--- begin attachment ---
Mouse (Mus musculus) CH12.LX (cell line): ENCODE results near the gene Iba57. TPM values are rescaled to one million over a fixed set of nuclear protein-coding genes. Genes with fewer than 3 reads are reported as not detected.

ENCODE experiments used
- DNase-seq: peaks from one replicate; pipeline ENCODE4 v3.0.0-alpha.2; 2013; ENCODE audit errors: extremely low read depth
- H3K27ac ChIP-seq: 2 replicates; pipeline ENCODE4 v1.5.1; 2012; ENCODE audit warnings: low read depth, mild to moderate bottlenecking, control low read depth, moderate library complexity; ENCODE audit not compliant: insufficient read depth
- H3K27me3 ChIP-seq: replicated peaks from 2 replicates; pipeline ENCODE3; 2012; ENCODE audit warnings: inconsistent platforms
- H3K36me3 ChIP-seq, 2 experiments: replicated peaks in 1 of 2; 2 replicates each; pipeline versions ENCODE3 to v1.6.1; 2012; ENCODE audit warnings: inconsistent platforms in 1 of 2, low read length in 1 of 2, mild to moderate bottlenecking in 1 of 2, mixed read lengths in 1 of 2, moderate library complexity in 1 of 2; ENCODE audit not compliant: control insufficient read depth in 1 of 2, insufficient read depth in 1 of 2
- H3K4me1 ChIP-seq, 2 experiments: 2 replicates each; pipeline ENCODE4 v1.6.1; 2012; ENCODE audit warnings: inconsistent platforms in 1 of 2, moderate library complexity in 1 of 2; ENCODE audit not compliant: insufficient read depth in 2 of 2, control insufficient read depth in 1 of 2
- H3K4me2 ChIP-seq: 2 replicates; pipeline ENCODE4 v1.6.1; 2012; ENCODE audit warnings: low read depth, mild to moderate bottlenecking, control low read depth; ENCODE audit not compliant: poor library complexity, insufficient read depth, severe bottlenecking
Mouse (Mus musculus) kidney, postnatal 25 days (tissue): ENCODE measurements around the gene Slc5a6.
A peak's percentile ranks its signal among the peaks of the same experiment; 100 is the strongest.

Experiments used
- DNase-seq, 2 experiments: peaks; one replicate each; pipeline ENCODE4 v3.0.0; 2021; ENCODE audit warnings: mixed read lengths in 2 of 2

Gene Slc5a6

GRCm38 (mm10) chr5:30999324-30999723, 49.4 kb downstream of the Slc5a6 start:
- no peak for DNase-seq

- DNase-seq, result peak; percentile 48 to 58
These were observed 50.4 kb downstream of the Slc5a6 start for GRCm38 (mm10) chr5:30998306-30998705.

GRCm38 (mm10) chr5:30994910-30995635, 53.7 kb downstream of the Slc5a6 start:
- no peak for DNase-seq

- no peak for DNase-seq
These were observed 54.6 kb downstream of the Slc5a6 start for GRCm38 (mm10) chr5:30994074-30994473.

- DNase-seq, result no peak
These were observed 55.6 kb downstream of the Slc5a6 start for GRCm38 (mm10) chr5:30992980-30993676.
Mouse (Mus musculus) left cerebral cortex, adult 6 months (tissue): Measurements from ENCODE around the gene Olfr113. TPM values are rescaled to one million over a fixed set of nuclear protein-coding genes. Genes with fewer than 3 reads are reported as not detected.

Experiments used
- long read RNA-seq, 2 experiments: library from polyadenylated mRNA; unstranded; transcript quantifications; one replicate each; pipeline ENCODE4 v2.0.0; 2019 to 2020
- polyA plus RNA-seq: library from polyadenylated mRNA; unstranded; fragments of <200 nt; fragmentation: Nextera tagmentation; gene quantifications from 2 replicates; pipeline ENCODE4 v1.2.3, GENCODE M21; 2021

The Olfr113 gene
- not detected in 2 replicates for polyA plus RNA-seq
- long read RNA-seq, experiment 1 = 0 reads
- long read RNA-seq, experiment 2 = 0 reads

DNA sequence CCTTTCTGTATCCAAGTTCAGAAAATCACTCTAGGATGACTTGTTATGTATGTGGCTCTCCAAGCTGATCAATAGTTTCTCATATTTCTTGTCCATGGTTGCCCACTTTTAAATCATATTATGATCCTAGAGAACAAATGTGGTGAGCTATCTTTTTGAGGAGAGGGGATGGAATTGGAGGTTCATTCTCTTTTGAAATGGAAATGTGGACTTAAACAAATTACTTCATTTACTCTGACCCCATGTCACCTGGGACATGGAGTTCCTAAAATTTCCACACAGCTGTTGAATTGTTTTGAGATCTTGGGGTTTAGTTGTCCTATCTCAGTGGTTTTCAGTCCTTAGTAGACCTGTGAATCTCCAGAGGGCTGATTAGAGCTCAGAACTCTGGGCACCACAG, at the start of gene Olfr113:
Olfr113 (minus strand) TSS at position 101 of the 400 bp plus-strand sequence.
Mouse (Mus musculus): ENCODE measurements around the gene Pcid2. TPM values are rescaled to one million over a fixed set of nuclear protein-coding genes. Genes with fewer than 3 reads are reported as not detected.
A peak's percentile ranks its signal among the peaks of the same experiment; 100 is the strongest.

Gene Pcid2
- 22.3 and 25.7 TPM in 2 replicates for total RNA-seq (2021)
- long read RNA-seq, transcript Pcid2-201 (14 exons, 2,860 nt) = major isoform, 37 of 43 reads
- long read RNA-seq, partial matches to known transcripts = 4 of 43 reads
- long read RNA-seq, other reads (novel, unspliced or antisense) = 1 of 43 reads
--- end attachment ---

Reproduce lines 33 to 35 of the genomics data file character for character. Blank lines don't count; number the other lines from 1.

Olfr113 (minus strand) TSS at position 101 of the 400 bp plus-strand sequence.
Mouse (Mus musculus): ENCODE measurements around the gene Pcid2. TPM values are rescaled to one million over a fixed set of nuclear protein-coding genes. Genes with fewer than 3 reads are reported as not detected.
A peak's percentile ranks its signal among the peaks of the same experiment; 100 is the strongest.